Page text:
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‘No occasion’ to approach regulators: Religare


Mumbai: Religare Enterprises has told financial regulators there is “no occasion” for the company to approach them to seek approval for the Burman family, the financial services firm’s largest shareholders, to increase their stake. The management of Religare led by its executive chairperson Rashmi Saluja and the Burmans are locked in a takeover battle.

The firm said in its communication to the Securities and Exchange Board of India (Sebi), Reserve Bank of India, and the Insurance Regulatory and Development Authority of India (IRDAI), that it would proceed with seeking their approval after the regulators give their decisions on the alleged violations by the Burmans.

The Burmans’ plan to take greater control of Religare did not go through after the RBI rejected their application seeking permission to acquire control or change in management of the company. The central bank advised them that the target company must submit the application seeking these permissions.

The Burman family, who own consumer giant Dabur, sought the regulators’ intervention in the matter, alleging they faced a “complete absence of cooperation and support” from Religare about acquiring certain information to complete the applications necessary to obtain regulatory approvals.

A final decision by RBI, Sebi, IRDAI, and the Competition Commission of India (CCI) has a “direct bearing on the suitability” of the Burmans to take control of Religare and through it, the group companies engaged in various lines of regulated financial business, according to the letter by Religare to all the regulators.

Religare declined to comment.”As we understand, the banking regulator has taken note of the non-cooperation by Religare to make the necessary applications … the law requires that once the process for the open offer is initiated, the company is bound to follow the process of filing the requisite application with the respective regulators. As on date, there is no such disclosure on the stock exchanges that explains these actions,” a Burman family spokesperson said.”This delay is not only detrimental to the shareholders’ interest but also goes against the fiduciary duty of the board under the law to provide relevant information to process the open offer, which provides an opportunity to the shareholders to exercise their right,” the spokesperson added.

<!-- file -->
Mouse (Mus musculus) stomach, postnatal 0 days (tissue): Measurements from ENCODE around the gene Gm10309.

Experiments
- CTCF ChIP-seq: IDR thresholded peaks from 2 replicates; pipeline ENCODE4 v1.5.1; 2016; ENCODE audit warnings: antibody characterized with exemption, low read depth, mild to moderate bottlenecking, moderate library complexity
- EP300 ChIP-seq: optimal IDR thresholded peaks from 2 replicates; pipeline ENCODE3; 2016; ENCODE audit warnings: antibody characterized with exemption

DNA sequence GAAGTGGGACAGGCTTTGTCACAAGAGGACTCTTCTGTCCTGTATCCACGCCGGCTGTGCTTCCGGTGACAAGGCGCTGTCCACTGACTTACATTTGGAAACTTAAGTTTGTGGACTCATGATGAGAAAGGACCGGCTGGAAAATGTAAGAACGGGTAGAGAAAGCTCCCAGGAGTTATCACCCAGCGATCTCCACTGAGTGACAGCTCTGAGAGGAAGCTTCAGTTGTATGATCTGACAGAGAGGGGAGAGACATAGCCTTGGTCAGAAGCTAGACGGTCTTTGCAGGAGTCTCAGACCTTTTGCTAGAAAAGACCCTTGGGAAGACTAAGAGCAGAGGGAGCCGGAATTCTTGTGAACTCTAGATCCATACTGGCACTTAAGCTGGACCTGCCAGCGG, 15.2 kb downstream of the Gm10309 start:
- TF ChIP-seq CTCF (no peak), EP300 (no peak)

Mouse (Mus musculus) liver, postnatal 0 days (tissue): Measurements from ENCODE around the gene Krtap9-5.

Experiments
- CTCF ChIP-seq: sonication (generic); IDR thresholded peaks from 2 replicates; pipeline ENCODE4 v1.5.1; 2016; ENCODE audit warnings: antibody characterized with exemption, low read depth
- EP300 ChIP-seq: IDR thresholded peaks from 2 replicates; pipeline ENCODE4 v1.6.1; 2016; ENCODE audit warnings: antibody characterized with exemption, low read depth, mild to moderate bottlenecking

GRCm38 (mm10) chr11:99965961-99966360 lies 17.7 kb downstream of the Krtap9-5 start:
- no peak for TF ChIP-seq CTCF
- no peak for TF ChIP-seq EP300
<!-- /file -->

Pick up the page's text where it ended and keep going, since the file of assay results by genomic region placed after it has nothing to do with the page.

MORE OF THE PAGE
While the approval for the deal is pending before RBI, Sebi, and IRDAI, the CCI gave its nod on January 23.

Religare’s letter, however, pointed out that though CCI has approved the Burmans’ acquisition of the company’s shares, the approval is linked to “certain proceedings” initiated by the regulator. The CCI is examining whether the Burmans have made false statements or omitted furnishing material information to it.

“These matters are still open and outstanding,” Religare said.

Soon after the CCI nod, Burmans hiked their stake in Religare to 25.18% from 21.18%. This new shareholding level gives the Burmans the right to block special resolutions at Religare and make an open offer for an additional 26% to the company’s public shareholders.

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